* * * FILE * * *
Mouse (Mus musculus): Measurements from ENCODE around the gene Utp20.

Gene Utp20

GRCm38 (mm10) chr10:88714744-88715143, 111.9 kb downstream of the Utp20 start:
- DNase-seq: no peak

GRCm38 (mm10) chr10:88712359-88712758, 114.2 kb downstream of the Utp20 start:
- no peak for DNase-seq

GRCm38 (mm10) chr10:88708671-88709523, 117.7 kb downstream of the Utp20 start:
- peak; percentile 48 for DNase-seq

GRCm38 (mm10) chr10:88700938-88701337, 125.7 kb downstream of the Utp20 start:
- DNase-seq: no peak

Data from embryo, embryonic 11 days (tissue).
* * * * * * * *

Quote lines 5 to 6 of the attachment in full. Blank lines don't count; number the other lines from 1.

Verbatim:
GRCm38 (mm10) chr10:88712359-88712758, 114.2 kb downstream of the Utp20 start:
- no peak for DNase-seq